The preseason of Easter known as Lent (from the German and Dutch words for “spring”) is one of the oldest non-Biblical seasonal observances in the history of Christianity. Granted, many of the basic Christian practices we celebrate today (such as worship on Sunday instead of the Sabbath, or even the annual observance of the Resurrection of Our Lord at Easter) are not, strictly speaking, dictated to the Church within the pages of the Bible. However, that does not necessarily mean that many of these same things were not practiced in the time of the New Testament, or that they don’t have strong ties to the Biblical witness as a whole. After all, Jesus’ resurrection did coincide with the Jewish Passover, which was itself mandated by God as an annual observance (Exodus 13:10). What’s more, His resurrection did occur on the day after the Sabbath (Mark 16:9), which would make logical sense for a new day of weekly worship by His followers. Indeed, historical Christian witnesses were writing about these regular observances within their own worshipping communities mere decades after the letters of the apostles.
Similarly, these same early Christians wrote about our forbears’ penitential practices in preparation for these holy days: prayer, fasting and even wearing ashes. These outward symbols of penance, like the times and seasons they marked, were also carried down from the practices of our Jewish ancestors in the faith. Because Jesus’ resurrection from the dead was the focal point of the Christian calendar, these penitential practices also became a major focus for Christians, both personally and in worship together, in the lead-up to Easter. Very early in the Church, the final days before Easter were filled with worship, prayer, fasting, and spiritual sacrifice. Many Christians today continue such practices during Holy Week. For some, these observances stretched out over a longer period of preparation. By the First Council of Nicaea (AD 325), the idea was being discussed to hold a 40-day period of fasting before the annual feast of the Resurrection. Even though that practice did not become more universally observed for another three centuries, most Christians around the world to this day continue to observe a 40-day period of Lent before Easter, although the ways in which those 40 days are counted and practiced may vary.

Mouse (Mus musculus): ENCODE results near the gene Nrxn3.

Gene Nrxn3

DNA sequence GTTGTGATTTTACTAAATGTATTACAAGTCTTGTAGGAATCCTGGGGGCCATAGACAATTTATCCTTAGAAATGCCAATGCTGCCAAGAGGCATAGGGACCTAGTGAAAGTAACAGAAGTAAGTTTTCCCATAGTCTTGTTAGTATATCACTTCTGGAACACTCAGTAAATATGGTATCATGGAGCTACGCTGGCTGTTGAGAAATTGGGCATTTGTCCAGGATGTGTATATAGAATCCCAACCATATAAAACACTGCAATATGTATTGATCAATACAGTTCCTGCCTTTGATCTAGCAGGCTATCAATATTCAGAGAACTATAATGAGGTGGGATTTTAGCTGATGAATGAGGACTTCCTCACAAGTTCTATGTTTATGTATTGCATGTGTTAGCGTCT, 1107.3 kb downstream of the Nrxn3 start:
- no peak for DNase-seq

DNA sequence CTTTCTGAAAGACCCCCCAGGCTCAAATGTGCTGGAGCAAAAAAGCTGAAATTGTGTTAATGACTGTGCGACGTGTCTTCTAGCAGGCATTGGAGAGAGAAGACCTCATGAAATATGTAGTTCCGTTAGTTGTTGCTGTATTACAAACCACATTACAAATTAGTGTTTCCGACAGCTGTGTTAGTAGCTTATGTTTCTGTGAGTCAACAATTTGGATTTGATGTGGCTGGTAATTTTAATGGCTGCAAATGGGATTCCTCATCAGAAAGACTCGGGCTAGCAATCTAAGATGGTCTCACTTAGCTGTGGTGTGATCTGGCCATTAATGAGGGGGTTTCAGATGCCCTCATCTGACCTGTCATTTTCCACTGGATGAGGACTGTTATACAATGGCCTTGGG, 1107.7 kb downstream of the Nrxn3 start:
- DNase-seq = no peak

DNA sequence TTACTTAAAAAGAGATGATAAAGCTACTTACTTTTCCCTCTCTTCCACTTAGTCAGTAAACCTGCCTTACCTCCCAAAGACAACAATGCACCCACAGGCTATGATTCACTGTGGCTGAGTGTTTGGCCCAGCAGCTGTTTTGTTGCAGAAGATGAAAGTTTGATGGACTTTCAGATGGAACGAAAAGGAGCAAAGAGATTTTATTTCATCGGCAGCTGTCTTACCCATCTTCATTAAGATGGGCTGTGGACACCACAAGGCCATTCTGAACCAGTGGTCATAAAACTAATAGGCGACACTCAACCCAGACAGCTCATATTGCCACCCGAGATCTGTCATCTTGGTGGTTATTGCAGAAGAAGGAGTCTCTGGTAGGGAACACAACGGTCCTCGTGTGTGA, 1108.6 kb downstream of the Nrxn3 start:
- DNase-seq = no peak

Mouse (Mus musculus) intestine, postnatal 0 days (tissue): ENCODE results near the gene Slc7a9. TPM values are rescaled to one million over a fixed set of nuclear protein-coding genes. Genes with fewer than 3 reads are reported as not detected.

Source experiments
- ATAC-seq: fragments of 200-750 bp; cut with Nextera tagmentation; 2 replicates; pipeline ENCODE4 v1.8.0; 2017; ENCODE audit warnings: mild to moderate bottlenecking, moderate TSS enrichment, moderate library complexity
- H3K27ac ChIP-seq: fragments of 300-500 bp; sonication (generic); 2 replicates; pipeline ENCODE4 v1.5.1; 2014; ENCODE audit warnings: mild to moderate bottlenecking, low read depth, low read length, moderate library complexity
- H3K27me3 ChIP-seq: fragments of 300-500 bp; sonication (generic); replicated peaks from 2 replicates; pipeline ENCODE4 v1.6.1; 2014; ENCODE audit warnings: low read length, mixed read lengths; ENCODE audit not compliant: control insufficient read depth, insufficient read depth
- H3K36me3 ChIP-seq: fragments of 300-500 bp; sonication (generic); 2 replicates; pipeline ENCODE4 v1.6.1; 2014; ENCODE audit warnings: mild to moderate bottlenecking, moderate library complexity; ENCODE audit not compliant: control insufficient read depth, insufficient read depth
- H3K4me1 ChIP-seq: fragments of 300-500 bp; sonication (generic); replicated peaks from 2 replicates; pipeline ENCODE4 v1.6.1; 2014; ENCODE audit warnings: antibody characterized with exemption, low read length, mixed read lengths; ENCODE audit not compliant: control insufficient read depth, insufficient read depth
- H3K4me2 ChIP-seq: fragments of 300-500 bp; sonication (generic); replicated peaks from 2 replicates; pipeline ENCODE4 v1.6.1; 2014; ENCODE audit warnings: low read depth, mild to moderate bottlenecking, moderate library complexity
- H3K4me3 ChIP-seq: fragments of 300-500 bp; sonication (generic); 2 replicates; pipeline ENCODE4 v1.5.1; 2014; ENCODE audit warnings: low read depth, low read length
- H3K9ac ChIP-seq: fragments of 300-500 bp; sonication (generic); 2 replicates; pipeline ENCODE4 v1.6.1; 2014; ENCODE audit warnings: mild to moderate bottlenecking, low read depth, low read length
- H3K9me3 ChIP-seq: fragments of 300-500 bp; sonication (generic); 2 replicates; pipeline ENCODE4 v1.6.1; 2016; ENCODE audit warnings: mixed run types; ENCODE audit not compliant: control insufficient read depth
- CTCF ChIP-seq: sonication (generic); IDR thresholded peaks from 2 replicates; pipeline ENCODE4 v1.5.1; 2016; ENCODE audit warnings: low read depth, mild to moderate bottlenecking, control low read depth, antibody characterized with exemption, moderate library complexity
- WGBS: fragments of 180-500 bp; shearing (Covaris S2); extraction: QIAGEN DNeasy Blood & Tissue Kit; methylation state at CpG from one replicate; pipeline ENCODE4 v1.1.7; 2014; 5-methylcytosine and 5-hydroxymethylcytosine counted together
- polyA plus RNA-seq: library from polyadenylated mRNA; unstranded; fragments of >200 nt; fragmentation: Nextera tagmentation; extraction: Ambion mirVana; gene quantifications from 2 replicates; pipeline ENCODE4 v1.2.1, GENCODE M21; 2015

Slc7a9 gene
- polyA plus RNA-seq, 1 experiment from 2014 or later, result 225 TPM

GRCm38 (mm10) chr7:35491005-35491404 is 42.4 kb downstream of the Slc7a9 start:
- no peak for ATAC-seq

But why 40 days? Specifically, this is the number of days over which Jesus himself fasted in the wilderness and resisted the temptations of the devil (Matthew 4:2; Mark 1:13; Luke 4:2). This is also the period of time given for Nineveh’s destruction, which they successfully averted through their repentance and fasting (Jonah 3:4-5ff). Forty days saw the actual destruction of the world by flood (Genesis 7:12, 21). But then, Jesus also spent 40 days sharing comfort and encouragement with his followers on earth after his resurrection from the dead, before he ascended into heaven (Acts 1:3). Simply put, 40 is a nice, round number. Jewish theology understands this number to represent a sort of concrete expression for the idea of “many days” or “many years.” For instance, ancient peoples understood the peak of human life to be around 40 years, and so it was that length of time through which God made the Israelites wander in the wilderness, so that a whole generation would pass away because they hadn’t trusted God after 40 days of spying out the promised land (Numbers 14:34).
Through this season of Lent, I will be joining my colleagues – Pastor Barb Jones and Pastor Jon Brudvig – in exploring these and other Biblical references to 40 days, through a series of sermons and articles. You can read our articles over the next three weeks right here in the Tribune. Also, you are welcome to come listen to our sermons each Wednesday this Lent (Feb. 21 to March 21) at the service of your choice: 6 p.m. at St. Mark Lutheran or 7 p.m. at Trinity Lutheran, both in Great Bend, or 7 p.m. at St. Paul Lutheran, Galatia. Whatever your own practices may be in preparation for the celebration of Easter, “do not be anxious about anything, but in everything by prayer and supplication with thanksgiving let your requests be made known to God. And the peace of God, which surpasses all understanding, will guard your hearts and your minds in Christ Jesus.” (Philippians 4:6 ESV)
Pastor Adam Wutka is the pastor at St. Mark Lutheran Church, Great Bend.